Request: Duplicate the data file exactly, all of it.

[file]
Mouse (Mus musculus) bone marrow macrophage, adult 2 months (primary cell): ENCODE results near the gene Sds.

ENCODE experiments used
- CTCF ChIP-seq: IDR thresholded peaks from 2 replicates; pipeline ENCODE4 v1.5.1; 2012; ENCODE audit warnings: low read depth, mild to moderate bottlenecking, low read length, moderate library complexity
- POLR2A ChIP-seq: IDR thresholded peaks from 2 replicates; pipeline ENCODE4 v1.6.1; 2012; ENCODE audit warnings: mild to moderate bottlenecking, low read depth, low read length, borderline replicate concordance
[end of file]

Mouse (Mus musculus) bone marrow macrophage, adult 2 months (primary cell): ENCODE results near the gene Sds.

ENCODE experiments used
- CTCF ChIP-seq: IDR thresholded peaks from 2 replicates; pipeline ENCODE4 v1.5.1; 2012; ENCODE audit warnings: low read depth, mild to moderate bottlenecking, low read length, moderate library complexity
- POLR2A ChIP-seq: IDR thresholded peaks from 2 replicates; pipeline ENCODE4 v1.6.1; 2012; ENCODE audit warnings: mild to moderate bottlenecking, low read depth, low read length, borderline replicate concordance